Windows 10’s automatic updates function can be useful for forgetful users, but it can also run in the background and consume precious bandwidth. While it is essential to keep your OS current for optimal functionality, this feature can temporarily be disabled to prevent unnecessary updates and downloads.
- Enter “Settings” in the Windows 10 search box.
- Click on “Update and Recovery”, then click “Windows Update”.
- This screen allows you to adjust your active hours if you don’t wish Windows to perform an upgrade. You can also pause updates for a few days.
4. Disable Large Send Offload feature
Large Send Offload (LSO), a Windows 10 feature, is designed to increase overall network performance. The feature allows background applications to run on your network and consume bandwidth. This can lead to a slower connection. It can, however, be disabled, just like the other items in this list.
- Type “Device Manager” in the Windows search bar, to open it.
- Click the arrow to expand “Network Adapters”.
- Double-click the Network Card you want to use to connect to the Internet.
- Click on the “Advanced” tab, then click the “Large Ship Offload V2 IPv4” item in the drop-down menu.
- You can change the value setting to the right to disable.
- If possible, do the same with Large Send Offload V2 IPv6.
- To save your changes, click “OK”.
5. Deactivate the Peer-to-Peer (P2P), update process
Peer to Peer (P2P), like the Large Send Offload feature (LSO), can significantly slow down your internet connection. This allows you to share Windows updates from your computer with other computers on the same server. However, your internet speed may be affected by this process.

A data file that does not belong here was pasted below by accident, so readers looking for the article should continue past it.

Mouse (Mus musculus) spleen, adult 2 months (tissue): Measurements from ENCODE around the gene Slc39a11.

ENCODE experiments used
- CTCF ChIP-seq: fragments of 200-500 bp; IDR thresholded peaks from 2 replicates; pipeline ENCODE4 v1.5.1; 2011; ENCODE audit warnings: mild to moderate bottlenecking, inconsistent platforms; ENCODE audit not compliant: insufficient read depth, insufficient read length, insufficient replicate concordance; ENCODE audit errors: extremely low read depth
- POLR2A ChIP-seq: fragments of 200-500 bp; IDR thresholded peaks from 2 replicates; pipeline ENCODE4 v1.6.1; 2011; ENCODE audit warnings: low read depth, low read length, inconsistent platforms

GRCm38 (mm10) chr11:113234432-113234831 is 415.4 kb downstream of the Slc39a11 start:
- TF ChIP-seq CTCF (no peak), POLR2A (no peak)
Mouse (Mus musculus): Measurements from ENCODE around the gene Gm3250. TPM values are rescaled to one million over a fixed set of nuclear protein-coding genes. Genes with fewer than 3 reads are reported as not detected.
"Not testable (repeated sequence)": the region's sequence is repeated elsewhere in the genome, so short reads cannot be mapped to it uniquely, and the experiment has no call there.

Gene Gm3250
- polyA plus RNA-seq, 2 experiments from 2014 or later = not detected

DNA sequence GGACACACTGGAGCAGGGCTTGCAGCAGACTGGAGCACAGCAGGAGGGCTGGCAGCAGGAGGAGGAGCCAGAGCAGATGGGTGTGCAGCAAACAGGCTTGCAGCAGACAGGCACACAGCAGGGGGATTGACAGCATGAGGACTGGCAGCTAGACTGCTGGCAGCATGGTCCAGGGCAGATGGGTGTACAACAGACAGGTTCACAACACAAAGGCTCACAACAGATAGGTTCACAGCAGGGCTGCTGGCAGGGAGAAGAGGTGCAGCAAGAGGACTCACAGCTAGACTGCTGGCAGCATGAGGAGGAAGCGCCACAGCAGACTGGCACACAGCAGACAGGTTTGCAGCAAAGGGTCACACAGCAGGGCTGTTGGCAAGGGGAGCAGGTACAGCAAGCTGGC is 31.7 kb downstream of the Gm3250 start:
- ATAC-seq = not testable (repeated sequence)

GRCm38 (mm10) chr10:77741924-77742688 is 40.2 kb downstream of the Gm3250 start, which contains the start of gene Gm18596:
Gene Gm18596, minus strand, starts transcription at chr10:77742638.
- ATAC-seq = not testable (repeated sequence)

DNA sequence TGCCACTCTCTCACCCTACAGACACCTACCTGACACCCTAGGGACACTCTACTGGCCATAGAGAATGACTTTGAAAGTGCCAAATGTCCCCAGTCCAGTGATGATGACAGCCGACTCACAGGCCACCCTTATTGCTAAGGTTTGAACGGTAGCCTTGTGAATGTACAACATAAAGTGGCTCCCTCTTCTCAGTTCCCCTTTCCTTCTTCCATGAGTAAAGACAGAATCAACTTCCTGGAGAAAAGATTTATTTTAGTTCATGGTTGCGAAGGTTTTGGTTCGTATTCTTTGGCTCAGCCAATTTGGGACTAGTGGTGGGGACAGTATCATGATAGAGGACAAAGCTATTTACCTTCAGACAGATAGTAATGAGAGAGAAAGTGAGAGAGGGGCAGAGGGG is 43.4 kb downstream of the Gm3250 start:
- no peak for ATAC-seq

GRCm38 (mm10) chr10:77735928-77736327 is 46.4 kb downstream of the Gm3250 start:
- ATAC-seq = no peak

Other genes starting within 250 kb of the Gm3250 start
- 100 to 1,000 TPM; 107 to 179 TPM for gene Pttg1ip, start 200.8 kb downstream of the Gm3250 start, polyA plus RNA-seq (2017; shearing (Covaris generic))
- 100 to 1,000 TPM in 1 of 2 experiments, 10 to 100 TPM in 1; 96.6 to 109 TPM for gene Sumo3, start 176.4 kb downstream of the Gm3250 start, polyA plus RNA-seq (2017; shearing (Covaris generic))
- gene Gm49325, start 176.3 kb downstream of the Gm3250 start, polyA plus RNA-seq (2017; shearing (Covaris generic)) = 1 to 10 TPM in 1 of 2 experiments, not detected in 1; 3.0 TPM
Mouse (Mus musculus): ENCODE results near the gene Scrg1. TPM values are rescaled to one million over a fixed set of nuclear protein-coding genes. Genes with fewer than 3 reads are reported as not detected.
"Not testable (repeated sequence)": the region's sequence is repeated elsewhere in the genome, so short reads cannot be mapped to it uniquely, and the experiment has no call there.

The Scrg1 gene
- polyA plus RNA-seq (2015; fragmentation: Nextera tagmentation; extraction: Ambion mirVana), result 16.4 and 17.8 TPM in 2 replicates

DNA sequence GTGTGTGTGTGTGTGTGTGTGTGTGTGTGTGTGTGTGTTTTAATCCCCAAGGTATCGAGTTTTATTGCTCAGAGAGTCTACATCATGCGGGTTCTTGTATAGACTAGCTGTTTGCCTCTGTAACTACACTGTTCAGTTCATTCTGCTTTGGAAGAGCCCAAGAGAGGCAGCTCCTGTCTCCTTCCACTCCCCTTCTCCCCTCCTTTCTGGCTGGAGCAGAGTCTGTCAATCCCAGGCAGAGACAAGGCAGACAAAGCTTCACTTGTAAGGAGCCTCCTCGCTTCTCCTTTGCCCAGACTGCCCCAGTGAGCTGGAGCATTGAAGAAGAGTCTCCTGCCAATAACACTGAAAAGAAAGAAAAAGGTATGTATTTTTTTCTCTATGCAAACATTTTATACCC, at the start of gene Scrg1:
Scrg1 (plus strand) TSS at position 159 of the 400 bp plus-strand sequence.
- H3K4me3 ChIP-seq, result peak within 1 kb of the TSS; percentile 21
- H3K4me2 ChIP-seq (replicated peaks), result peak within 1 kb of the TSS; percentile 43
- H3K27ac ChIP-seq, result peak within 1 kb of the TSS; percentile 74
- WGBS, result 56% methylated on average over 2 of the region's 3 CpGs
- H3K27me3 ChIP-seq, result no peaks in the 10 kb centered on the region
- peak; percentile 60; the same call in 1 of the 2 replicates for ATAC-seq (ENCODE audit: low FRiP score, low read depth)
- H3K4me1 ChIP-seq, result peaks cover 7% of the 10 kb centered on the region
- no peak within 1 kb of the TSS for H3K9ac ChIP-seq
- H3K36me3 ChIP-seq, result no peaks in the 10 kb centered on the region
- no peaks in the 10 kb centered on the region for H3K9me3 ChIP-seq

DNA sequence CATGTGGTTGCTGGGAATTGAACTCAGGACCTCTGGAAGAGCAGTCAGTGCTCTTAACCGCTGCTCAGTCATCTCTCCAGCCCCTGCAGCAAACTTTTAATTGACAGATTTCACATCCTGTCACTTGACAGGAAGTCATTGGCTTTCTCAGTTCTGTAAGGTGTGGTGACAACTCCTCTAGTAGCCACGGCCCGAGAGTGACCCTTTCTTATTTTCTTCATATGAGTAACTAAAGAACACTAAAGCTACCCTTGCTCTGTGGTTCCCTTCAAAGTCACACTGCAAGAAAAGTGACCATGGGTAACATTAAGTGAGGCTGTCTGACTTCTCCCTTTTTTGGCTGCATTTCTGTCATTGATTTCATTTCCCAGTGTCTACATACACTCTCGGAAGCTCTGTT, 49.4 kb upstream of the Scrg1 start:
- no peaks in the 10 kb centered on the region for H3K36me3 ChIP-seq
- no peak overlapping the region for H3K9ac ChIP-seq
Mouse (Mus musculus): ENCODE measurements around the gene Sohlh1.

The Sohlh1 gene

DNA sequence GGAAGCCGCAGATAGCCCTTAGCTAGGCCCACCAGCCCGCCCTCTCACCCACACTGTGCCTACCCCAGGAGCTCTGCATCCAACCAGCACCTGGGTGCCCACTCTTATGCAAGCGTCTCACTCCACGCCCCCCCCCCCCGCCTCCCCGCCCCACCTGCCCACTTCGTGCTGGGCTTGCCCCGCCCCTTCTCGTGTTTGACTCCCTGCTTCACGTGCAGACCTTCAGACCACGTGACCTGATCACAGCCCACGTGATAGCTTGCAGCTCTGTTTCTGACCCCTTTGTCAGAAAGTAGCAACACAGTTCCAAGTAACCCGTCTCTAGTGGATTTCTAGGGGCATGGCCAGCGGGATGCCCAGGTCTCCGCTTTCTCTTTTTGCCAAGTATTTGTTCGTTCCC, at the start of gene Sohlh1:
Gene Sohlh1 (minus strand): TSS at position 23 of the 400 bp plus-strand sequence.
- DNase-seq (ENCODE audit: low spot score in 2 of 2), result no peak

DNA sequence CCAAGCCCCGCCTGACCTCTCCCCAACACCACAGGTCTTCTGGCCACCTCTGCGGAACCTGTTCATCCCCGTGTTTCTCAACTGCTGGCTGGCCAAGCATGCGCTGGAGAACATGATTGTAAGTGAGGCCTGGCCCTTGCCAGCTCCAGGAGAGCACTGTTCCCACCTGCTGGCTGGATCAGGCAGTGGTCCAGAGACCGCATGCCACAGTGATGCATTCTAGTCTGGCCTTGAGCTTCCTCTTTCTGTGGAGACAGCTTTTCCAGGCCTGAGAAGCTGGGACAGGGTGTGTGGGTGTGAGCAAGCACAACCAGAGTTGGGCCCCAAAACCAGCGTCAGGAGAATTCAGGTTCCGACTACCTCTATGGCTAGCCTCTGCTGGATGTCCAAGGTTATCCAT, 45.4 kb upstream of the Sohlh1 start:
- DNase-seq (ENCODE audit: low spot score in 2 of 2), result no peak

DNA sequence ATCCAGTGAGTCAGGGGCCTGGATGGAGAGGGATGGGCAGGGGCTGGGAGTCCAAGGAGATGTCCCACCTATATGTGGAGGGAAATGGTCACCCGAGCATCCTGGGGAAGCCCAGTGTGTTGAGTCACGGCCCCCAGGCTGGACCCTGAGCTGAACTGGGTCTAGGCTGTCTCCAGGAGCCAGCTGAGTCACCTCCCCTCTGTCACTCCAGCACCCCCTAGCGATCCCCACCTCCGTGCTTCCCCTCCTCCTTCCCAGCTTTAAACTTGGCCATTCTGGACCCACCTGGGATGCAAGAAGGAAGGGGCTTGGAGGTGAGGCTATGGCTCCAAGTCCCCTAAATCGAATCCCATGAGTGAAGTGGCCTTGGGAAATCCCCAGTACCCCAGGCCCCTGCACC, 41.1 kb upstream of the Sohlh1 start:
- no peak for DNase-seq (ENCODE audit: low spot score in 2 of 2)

It’s an interesting feature nonetheless… but here’s how you can disable it.
- Enter “Settings” in the Windows 10 search box.
- Choose “Update and Security”
- Click on “Advanced Options”, then click “Delivery Optimization”.
- To disallow downloads from other computers, toggle the blue toggle to Off.
6. Make sure to update your WiFi drivers
Drivers are software that allows your computer’s hardware and software to work together. However, outdated or incorrect WiFi drivers could cause slow connections.
This can be difficult and time-consuming for those who don’t have the technical expertise. However, it can be automated with many utility programs. If you are up for the challenge, these are the steps:
- Type “cmd” into the Command Prompt (Win+ R)
- Enter the command netsh-wlan show drivers
- Find out which wireless driver is currently being used on your computer, along with its date and version.
- Paste the driver name into the Google search box.
- As a file, save the most recent driver for your Wifi adapter (from the manufacturer’s website) to your Desktop.
- Start the installer to install the driver.
- After the installation is complete, reboot your computer.
7. Disable Windows Auto Tuning
Windows 10 Auto-Tuning, another feature in Windows 10, allows for faster data transfers but can also interfere with stable connections. Here’s how you can disable it.
- Type “cmd” using the Windows logo key.
- Right-click the Command Prompt, and click “run an administrator”.
- When asked to confirm, select “Yes”.
- Enter the following command, and hit Enter: netsh Interface tcp Show Global
- You must disable the “Receive Windows Auto-Tuning Level” setting if it is Normal.
- Enter the following command and hit the Enter key:
- netsh int tcp set global autotuninglevel=disabled